Trump downplays violence at rallies, calls them 'love fests'

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Republican presidential candidate Donald Trump held a rally in Youngstown, Ohio, Monday afternoon. (WLS)

Republican presidential candidate Donald Trump arrived at a rally Monday afternoon in Youngstown, Ohio, where his private 757 served as the backdrop for a quick stop in the important state.

It's a festive atmosphere, but security has been visibly tighter at Trump events in three states after several raucous rallies where protesters have been punched and pepper sprayed. At times, the candidate seemed to encourage the behavior, but on Monday, Trump is taking a different tack.

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Republican presidential candidate Donald Trump arrived at a rally in Youngstown, Ohio, Monday afternoon.

"Ohio is going to make America great again!" said a kinder, gentler, and a bit less confrontational Donald Trump on the campaign trail Monday. He now claims previous confrontations were not his fault.

"I'm a peace-loving person folks. We love peace. We all love peace. There's no violence. It's a love fest. These are love fests," Trump said.

ABC7's Ben Bradley asks Trump: "How can you call what happened in Chicago and other cities a 'love fest?"

Trump: "Well, I tell you what we did got things right in Chicago. We have 25,000 people coming and we were able to call it off and there was no problem."

Trump did target Ohio Governor John Kasich at an evening rally in a state where polls show the two are tied.

"You gotta beat Kasich. He's weak. Remember when he was a congressman, he signed NAFTA. NAFTA destroyed Ohio," Trump said.

Kasich and Marco Rubio responded by saying they may not support Trump if he's the nominee.

"I don't know. I still at this point intent to support the republican nominee but it's getting harder every day," Rubio said.

A win in Ohio on Tuesday would help Trump cement his path to the nomination and defuse talk of a contested convention.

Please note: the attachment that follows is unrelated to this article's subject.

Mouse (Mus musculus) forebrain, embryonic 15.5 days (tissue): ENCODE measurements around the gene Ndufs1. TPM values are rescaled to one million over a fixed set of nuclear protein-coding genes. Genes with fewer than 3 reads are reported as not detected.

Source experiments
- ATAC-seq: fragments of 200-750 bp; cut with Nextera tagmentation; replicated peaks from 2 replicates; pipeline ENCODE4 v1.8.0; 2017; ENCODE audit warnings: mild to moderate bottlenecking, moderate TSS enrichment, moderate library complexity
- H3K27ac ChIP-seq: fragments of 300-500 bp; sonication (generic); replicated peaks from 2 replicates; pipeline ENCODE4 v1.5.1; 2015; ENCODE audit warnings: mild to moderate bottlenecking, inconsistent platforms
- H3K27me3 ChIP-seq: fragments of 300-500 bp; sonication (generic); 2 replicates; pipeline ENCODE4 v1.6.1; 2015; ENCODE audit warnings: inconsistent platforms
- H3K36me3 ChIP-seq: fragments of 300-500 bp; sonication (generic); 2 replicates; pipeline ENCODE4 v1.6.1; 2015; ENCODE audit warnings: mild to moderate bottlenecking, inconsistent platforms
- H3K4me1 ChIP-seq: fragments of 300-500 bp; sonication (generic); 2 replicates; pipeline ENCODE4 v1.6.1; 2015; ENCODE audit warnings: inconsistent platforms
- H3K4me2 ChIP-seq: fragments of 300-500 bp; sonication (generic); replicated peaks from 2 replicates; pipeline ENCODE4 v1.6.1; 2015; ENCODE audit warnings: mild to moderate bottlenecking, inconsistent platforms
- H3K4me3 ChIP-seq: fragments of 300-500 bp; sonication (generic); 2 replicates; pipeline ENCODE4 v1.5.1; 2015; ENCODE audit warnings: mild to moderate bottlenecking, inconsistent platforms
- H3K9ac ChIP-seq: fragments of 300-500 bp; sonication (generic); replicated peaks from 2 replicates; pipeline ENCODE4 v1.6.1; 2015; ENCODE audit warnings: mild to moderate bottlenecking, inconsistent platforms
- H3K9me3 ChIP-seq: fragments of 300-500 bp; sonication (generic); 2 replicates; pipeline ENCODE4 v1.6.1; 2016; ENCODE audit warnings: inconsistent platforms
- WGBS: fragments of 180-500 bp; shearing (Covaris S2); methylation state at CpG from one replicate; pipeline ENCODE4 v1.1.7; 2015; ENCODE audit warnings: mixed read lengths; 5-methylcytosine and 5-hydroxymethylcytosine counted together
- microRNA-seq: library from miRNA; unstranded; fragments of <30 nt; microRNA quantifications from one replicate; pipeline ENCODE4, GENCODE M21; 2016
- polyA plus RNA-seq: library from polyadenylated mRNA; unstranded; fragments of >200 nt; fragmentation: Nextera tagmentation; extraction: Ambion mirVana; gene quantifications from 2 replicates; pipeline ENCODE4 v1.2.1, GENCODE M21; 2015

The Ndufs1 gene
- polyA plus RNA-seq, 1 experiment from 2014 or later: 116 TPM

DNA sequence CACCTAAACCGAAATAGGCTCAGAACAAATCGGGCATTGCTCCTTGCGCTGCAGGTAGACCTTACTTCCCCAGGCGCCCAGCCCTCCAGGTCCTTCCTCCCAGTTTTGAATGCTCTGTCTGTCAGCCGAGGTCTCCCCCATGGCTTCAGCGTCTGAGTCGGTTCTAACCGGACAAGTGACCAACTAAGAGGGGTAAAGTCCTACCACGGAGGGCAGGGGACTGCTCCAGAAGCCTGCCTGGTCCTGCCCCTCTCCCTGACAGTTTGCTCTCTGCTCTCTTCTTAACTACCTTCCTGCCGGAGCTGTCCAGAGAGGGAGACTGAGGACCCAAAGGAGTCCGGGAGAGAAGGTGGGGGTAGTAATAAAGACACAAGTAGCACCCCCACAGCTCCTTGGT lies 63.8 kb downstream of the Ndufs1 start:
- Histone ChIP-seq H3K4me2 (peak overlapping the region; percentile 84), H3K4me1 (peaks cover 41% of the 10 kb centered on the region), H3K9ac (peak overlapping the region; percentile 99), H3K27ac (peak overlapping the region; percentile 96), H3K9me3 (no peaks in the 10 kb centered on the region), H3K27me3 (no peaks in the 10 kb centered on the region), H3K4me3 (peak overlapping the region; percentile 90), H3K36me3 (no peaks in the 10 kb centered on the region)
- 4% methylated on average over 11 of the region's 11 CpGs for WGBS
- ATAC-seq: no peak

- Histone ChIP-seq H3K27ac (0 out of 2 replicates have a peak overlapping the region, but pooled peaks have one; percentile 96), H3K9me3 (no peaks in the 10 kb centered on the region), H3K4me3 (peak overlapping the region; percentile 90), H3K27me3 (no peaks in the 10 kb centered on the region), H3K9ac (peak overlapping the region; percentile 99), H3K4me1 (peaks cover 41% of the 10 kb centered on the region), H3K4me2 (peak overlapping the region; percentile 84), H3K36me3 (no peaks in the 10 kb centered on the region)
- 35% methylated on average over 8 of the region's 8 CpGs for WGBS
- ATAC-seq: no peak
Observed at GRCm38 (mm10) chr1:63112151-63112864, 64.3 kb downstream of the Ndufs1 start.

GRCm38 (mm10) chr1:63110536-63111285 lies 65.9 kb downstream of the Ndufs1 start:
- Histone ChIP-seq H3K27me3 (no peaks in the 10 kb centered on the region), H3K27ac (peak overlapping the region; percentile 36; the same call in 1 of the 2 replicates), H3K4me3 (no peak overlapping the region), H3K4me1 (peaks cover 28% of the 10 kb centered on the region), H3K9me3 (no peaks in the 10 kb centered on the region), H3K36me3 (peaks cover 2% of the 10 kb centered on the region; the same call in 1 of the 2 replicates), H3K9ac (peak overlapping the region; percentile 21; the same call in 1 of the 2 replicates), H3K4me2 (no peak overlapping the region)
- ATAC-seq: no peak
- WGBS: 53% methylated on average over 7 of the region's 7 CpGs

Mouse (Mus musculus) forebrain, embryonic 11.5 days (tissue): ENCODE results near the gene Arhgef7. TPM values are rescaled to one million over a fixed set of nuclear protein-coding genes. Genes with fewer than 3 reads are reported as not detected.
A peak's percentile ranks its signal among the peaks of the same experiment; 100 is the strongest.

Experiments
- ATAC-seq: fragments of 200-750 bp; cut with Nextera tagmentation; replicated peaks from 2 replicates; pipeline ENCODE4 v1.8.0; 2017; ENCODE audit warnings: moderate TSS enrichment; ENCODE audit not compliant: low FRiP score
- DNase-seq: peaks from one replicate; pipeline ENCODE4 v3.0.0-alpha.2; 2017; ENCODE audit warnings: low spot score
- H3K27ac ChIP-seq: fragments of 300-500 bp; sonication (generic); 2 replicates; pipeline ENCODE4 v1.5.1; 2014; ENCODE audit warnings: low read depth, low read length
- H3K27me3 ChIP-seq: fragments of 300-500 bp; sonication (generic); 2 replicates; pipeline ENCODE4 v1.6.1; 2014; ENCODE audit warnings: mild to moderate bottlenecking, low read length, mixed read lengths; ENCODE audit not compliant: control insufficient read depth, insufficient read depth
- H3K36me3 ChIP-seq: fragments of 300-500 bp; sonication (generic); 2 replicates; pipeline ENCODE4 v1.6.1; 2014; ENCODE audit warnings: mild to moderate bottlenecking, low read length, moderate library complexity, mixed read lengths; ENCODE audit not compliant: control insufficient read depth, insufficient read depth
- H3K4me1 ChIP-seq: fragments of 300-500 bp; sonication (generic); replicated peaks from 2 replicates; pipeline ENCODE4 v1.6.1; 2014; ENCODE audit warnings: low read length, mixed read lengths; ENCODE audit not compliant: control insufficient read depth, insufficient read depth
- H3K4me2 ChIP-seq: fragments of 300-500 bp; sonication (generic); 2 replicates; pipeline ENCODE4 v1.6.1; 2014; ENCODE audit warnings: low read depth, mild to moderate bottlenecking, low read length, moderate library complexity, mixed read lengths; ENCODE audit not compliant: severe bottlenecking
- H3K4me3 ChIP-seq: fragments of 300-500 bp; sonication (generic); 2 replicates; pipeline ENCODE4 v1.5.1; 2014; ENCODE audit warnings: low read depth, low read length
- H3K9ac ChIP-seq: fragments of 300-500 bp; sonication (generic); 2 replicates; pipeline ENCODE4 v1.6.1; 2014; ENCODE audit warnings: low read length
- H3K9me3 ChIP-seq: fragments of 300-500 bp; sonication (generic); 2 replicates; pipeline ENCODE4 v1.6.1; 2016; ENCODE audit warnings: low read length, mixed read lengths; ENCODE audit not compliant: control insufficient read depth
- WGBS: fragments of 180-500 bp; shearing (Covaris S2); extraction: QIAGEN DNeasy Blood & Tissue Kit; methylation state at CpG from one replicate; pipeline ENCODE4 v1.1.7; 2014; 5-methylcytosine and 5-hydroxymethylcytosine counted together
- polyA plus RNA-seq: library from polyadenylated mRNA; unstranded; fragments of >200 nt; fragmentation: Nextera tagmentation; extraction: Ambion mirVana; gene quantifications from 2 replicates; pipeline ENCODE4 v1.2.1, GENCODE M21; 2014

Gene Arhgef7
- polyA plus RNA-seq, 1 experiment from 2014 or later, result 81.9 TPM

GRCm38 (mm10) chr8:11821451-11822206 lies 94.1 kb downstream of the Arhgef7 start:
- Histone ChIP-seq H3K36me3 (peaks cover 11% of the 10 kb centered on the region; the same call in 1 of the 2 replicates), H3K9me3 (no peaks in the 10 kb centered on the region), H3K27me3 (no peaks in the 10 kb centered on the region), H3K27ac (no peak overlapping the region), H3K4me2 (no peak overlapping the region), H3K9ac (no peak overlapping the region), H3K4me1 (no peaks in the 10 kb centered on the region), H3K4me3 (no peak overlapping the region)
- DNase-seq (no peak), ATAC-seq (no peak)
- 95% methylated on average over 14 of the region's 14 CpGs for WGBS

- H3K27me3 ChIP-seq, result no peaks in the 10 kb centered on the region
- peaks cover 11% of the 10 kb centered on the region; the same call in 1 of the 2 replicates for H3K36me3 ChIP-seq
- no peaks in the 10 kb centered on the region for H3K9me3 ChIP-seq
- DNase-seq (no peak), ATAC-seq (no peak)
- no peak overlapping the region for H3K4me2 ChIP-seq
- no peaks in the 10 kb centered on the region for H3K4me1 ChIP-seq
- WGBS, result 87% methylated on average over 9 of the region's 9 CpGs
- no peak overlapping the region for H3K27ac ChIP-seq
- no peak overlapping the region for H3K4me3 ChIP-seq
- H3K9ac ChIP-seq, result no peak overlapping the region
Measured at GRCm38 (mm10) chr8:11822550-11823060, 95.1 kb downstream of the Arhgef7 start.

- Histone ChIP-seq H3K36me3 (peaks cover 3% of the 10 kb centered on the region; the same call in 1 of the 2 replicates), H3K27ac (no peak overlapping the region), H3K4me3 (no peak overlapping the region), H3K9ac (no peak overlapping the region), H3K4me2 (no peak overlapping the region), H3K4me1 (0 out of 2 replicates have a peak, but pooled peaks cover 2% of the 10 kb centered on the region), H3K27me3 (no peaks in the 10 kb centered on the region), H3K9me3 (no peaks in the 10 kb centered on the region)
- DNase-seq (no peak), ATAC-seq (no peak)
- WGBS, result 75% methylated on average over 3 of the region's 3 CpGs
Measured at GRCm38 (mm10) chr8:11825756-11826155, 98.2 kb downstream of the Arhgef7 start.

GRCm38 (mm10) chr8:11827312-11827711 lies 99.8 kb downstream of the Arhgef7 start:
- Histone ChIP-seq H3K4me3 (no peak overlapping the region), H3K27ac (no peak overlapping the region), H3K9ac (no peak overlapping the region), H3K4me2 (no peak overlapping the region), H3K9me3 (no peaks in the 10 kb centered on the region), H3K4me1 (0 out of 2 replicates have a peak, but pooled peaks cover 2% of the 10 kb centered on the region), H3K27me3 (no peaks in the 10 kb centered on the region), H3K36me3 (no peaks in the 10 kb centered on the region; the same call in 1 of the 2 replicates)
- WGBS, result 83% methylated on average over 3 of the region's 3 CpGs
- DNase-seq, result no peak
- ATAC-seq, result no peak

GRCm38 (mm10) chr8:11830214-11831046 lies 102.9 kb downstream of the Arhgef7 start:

"Where its momentum or whether it's whatever, we have something going that people haven't seen before," Trump said Monday afternoon.

Kasich hasn't won a single state yet, but if he denies Trump his state's 66 delegates, it could slow the front runner's momentum. Kasich campaigned with Mitt Romney on Monday.

"I'm not into any sort of stop anybody movement. This is about me and it's about the record I have and the team I've put together," Kasich said.

Kasich - whose positive message has struggled to gain traction - took a slightly harsher tone against Trump's tactics in an interview with Eyewitness News.

"I turned on the television Friday night and watched these people slugging it out. These are images that have been broadcast all over the world. There isn't any question that he has created a toxic atmosphere," Kasich said.

But some Ohio Republicans are against their governor, saying Trump turned them with his tough talk.

"If he only accomplished 10 percent of what he says he can do, we will be light years ahead," said Jack Canzonetta, a Trump supporter.

Meanwhile, polls show Marco Rubio may get trounced by Trump in his home state of Florida.

"Tomorrow is the day we're gonna shock the country," Rubio said.

Late Monday, a sheriff in North Carolina confirmed his office is investigating whether Trump or anyone from his campaign could be charged with inciting a riot after a protester was hit in the face as he was escorted out of a rally last week.
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politicspoliticsdonald trumpcampaignprimary electionu.s. & world2016 election
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